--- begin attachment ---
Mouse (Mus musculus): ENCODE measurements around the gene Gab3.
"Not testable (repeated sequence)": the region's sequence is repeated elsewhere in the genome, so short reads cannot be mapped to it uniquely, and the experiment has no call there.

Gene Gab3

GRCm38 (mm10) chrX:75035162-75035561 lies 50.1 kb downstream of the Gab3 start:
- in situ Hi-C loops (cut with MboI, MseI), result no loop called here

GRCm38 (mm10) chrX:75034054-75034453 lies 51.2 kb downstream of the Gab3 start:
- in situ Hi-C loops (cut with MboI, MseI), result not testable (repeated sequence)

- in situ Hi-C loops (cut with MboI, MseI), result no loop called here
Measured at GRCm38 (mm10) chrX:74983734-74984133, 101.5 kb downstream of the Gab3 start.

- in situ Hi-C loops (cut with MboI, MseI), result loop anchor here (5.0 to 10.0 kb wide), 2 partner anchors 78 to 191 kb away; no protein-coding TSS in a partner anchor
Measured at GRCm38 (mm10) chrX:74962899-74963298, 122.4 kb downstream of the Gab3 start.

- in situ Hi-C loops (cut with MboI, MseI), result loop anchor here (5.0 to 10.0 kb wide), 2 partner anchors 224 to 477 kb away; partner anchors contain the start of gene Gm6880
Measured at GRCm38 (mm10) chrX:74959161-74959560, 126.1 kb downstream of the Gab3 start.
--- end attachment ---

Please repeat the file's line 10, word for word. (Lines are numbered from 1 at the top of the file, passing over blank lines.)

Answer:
- in situ Hi-C loops (cut with MboI, MseI), result loop anchor here (5.0 to 10.0 kb wide), 2 partner anchors 78 to 191 kb away; no protein-coding TSS in a partner anchor